The Passamaquoddy Tribe’s fishery law has been amended to implement individual catch quotas for the lucrative elver season that began on April 5. While the quota system conforms to a new state law, Passamaquoddy leaders stressed that the change was made to both protect tribal citizens and conserve the tiny baby eels.
“We’re changing our tribal fishery law, and I’m not addressing state law at all,” Newell Lewey, a member of the Tribal Council and the tribe’s Fisheries Committee, told Indian Country Today Media Network. “We amended our laws to reflect individual catch quotas. We didn’t want conflict. We vehemently disagree with the state in their approach to elver fishing.”
The decision to amend the tribe’s fishing law comes after a roller-coaster legislative session that started out with high hopes that the tribe and state would reach an agreement over elvers fishing after a rancorous season last year. In 2013, state law enforcement agents had confiscated equipment from about 60 Passamaquoddy fishermen and charged them with various violations that were later tossed out of court. The controversy centered on the number of licenses issued. While the tribe issued more licenses than the state permitted, it placed a limit on the total number of pounds that tribal members could catch, which is the basis of the tribe’s conservation plan. The state, in contrast, limited the number of licenses but allowed unlimited caches by individuals or commercial fishing entities.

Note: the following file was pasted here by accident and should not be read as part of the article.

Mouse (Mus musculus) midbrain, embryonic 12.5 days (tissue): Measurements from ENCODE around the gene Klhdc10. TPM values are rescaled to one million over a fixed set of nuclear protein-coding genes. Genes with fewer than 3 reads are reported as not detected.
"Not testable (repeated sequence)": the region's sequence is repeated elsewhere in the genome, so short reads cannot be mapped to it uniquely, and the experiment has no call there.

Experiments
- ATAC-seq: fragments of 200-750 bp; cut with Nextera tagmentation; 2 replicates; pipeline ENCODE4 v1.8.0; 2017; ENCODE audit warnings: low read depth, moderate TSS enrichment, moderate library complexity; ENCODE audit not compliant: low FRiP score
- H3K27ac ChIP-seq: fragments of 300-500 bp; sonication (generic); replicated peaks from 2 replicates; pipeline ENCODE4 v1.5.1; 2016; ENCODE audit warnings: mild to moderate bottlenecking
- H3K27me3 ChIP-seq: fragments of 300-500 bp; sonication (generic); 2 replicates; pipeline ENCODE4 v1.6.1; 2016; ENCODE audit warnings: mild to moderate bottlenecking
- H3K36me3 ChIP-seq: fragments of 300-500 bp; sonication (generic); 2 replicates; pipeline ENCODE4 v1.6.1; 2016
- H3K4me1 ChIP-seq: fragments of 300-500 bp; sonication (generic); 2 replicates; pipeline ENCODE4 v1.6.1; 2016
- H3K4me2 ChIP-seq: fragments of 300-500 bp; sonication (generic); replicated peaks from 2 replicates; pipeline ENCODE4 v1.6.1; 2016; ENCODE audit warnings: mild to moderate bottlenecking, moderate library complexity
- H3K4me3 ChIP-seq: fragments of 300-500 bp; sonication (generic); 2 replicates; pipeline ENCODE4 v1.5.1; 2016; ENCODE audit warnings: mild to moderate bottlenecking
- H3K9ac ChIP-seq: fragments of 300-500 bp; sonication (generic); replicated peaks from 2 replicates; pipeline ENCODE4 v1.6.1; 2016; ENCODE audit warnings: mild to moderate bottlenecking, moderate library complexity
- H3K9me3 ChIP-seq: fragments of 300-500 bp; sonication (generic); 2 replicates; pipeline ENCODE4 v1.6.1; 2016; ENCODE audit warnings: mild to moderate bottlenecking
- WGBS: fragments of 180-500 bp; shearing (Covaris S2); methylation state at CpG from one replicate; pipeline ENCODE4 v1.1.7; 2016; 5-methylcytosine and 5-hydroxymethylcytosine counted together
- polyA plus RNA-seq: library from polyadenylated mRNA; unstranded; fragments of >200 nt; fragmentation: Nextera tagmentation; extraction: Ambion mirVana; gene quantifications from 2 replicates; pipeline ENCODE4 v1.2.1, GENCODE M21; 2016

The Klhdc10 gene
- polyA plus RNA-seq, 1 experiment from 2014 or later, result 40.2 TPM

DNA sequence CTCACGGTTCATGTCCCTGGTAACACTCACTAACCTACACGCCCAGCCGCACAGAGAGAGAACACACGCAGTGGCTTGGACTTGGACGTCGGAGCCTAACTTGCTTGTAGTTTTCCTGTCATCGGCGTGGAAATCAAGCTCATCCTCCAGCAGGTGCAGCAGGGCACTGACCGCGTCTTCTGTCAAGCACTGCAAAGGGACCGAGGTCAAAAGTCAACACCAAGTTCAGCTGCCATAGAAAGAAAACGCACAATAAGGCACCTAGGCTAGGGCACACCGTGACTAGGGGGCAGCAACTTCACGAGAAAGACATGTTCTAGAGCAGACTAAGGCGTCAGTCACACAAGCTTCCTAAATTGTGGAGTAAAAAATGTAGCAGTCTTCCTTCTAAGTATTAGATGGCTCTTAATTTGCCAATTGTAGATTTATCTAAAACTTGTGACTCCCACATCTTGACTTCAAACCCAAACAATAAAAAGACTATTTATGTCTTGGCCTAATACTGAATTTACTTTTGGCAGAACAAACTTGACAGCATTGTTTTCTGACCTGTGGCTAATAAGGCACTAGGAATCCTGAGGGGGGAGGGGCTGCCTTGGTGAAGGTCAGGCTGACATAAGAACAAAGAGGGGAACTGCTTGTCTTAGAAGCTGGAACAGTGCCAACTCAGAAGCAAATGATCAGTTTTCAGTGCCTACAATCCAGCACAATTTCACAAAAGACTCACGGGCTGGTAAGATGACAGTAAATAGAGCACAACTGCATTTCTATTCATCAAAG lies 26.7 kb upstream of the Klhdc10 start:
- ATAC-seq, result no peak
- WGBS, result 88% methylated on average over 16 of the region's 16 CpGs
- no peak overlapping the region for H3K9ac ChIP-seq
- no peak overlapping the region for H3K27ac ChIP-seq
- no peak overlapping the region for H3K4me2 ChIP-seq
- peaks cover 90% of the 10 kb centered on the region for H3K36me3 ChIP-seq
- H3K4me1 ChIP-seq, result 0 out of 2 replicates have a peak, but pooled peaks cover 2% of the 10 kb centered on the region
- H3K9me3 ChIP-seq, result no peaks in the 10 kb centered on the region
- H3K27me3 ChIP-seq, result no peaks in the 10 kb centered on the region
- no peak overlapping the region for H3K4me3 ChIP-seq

Elvers have been important to the state only since 2011, when prices for the tiny “glass eels” increased tenfold, from about $185 per pound in 2010—when the statewide harvest was less than $600,000—to more than $1,850 per pound in 2012, when the statewide harvest was worth more than $38 million.
This year, as part of a conservation plan to reduce the overall elvers catch mandated by the Atlantic States Marine Fisheries Commission, the Passamaquoddy and the other three Wabanaki tribes—the Penobscot, Maliseet and Micmac—hammered out a Memorandum of Agreement (MOA) with the state Department of Marine Resources that would have met the commission’s conservation goal to while respecting the tribes’ inherent rights to sustenance hunting and fishing as affirmed in treaties such as the Maine Indian Claims Settlement act of 1980.
The state this year also caught up to the Passamaquoddy’s traditional knowledge and practice of conservation, agreeing in the proposed MOA to a 35 percent cut to the 2013 total of 18,000 pounds. This brought the 2014 allowable catch to 11,750 pounds and limited the number of pounds caught by individual non-tribal license holders. The tribe agreed to reduce its total catch this year by more than 50 percent, from 3,600 to 1,650 pounds, without placing quotas on individual members, because it believes that all members have an equal right to fish. The tribe also agreed that members would use only dip nets, not the large, funnel-shaped fyke nets that large numbers of elvers swim into. The Passamaquoddy also agreed that members would participate in a statewide program to use swipe cards when they sell their catch.
Those hopes for an agreement were dashed when the state reneged on the MOA after Attorney General Janet Mills raised alleged “constitutional” issues that Indian law experts said were not supported in the law.